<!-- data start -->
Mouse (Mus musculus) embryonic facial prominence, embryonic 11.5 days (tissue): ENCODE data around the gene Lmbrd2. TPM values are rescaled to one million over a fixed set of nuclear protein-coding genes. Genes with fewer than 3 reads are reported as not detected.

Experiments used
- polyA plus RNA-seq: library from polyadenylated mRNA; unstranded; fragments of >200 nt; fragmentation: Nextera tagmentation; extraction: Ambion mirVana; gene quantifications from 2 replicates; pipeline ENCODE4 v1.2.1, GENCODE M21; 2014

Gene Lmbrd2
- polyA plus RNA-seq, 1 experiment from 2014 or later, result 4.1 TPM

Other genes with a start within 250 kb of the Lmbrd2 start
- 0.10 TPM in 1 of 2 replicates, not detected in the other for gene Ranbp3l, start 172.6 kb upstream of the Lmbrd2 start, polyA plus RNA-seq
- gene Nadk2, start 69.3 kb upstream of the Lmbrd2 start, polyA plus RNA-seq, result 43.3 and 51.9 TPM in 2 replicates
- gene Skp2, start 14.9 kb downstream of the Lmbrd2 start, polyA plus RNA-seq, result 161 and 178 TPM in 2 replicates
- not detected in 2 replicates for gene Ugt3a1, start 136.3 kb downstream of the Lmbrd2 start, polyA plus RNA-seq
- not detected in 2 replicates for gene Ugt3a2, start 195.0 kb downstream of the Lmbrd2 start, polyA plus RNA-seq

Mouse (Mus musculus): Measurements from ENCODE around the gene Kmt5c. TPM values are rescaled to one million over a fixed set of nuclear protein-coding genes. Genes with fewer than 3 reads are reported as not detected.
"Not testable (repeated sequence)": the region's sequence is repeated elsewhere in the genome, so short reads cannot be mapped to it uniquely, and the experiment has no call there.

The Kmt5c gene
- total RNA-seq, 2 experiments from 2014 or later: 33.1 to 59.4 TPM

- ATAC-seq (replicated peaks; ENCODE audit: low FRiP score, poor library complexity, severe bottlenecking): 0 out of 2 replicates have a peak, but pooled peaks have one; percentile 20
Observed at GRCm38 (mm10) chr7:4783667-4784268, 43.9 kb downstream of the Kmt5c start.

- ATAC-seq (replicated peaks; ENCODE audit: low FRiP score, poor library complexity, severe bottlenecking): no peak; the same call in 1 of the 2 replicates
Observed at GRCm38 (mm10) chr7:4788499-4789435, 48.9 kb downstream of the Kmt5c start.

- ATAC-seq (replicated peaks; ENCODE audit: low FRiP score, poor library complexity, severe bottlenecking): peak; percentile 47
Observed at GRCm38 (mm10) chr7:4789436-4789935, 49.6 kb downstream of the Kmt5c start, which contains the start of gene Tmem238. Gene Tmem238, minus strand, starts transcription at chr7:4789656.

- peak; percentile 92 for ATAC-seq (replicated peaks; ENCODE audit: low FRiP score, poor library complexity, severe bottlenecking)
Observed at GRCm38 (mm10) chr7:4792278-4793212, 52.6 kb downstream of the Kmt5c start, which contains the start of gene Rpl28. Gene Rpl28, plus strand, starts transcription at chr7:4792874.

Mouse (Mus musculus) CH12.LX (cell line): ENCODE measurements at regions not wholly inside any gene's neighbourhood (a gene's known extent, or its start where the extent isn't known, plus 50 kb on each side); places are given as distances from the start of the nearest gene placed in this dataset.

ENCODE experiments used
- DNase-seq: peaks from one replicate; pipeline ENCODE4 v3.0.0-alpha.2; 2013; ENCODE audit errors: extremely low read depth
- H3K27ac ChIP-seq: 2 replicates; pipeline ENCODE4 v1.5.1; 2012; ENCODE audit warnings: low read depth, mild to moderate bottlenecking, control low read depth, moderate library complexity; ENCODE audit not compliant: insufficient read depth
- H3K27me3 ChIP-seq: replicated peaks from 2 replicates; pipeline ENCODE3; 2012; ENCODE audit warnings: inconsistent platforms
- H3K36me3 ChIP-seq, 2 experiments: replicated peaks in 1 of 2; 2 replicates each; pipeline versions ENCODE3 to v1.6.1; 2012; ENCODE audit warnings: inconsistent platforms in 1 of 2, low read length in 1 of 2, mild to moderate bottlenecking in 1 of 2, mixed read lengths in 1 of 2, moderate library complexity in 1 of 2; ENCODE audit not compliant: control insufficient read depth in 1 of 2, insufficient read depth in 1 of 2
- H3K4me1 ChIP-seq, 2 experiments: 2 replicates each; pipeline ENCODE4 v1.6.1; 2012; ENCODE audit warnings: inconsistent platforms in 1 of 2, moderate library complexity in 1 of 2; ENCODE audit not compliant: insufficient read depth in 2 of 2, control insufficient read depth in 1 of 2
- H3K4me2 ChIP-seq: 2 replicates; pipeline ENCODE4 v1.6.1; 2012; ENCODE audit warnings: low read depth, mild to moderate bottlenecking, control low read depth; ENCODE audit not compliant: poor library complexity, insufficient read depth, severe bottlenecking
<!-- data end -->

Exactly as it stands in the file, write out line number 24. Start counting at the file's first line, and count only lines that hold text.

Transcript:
Mouse (Mus musculus) CH12.LX (cell line): ENCODE measurements at regions not wholly inside any gene's neighbourhood (a gene's known extent, or its start where the extent isn't known, plus 50 kb on each side); places are given as distances from the start of the nearest gene placed in this dataset.